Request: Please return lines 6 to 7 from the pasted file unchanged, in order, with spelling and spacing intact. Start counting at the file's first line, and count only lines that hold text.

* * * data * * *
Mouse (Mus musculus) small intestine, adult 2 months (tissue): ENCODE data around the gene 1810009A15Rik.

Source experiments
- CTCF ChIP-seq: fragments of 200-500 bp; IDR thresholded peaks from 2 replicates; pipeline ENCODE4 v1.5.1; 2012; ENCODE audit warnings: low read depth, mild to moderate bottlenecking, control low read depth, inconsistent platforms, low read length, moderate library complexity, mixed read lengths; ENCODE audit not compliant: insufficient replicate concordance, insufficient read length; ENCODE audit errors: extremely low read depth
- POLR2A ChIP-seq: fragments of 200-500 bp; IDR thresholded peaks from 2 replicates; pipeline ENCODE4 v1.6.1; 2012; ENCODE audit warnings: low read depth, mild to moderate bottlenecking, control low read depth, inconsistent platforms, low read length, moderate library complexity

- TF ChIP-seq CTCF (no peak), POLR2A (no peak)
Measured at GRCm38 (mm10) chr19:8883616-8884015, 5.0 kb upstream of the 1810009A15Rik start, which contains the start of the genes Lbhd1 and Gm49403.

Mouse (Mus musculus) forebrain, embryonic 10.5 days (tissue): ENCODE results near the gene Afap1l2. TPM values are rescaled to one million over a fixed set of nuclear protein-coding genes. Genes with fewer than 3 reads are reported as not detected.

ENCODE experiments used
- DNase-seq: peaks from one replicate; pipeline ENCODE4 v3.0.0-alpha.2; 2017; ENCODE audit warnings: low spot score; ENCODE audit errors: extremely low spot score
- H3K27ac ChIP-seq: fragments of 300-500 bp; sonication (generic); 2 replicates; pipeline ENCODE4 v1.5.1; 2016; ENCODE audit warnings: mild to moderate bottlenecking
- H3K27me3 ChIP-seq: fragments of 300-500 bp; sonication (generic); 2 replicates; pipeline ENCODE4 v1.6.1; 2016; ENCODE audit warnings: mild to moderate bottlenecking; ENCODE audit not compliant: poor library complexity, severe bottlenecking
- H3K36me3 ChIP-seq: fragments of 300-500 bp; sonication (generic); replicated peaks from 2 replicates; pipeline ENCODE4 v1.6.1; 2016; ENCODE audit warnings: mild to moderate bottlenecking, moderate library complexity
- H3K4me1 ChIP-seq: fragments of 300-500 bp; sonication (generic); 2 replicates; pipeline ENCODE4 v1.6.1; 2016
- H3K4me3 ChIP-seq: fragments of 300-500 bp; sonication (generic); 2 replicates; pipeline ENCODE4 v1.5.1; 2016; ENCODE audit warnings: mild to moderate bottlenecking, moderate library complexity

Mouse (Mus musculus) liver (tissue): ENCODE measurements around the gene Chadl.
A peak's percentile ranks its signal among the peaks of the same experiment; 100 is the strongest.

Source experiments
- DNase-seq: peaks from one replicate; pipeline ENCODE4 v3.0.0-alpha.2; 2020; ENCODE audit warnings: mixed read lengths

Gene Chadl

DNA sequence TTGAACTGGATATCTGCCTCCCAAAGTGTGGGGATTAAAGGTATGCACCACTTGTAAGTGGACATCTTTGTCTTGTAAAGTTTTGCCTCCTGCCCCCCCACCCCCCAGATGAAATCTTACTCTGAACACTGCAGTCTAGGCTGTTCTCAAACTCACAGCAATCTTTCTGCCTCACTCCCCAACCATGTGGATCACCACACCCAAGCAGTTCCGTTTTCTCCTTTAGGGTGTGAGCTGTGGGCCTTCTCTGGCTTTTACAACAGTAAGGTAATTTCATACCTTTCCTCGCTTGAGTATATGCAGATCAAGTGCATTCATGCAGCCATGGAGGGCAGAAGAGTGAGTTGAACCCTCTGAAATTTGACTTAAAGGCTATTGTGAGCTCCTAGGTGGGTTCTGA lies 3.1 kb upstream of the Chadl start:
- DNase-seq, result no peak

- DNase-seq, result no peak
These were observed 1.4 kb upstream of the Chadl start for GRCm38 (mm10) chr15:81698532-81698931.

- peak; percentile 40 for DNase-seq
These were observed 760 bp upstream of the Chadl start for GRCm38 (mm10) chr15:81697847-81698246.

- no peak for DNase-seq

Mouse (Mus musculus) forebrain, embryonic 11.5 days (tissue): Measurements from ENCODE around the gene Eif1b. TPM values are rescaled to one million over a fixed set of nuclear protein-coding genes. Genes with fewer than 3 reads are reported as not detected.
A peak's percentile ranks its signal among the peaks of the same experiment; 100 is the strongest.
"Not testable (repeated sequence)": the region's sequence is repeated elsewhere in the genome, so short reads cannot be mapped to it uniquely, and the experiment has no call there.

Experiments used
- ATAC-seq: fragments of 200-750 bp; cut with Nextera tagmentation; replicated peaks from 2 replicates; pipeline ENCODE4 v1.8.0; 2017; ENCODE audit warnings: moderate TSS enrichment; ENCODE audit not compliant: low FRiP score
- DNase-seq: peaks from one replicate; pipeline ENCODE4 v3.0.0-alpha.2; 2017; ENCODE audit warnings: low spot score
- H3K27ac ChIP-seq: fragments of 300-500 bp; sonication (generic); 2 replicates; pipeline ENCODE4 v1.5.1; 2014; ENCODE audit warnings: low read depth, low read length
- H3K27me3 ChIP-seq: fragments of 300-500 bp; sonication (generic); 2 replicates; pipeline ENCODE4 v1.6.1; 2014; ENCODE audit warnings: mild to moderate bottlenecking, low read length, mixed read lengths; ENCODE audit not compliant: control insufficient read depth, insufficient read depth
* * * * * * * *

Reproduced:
Measured at GRCm38 (mm10) chr19:8883616-8884015, 5.0 kb upstream of the 1810009A15Rik start, which contains the start of the genes Lbhd1 and Gm49403.

Mouse (Mus musculus) forebrain, embryonic 10.5 days (tissue): ENCODE results near the gene Afap1l2. TPM values are rescaled to one million over a fixed set of nuclear protein-coding genes. Genes with fewer than 3 reads are reported as not detected.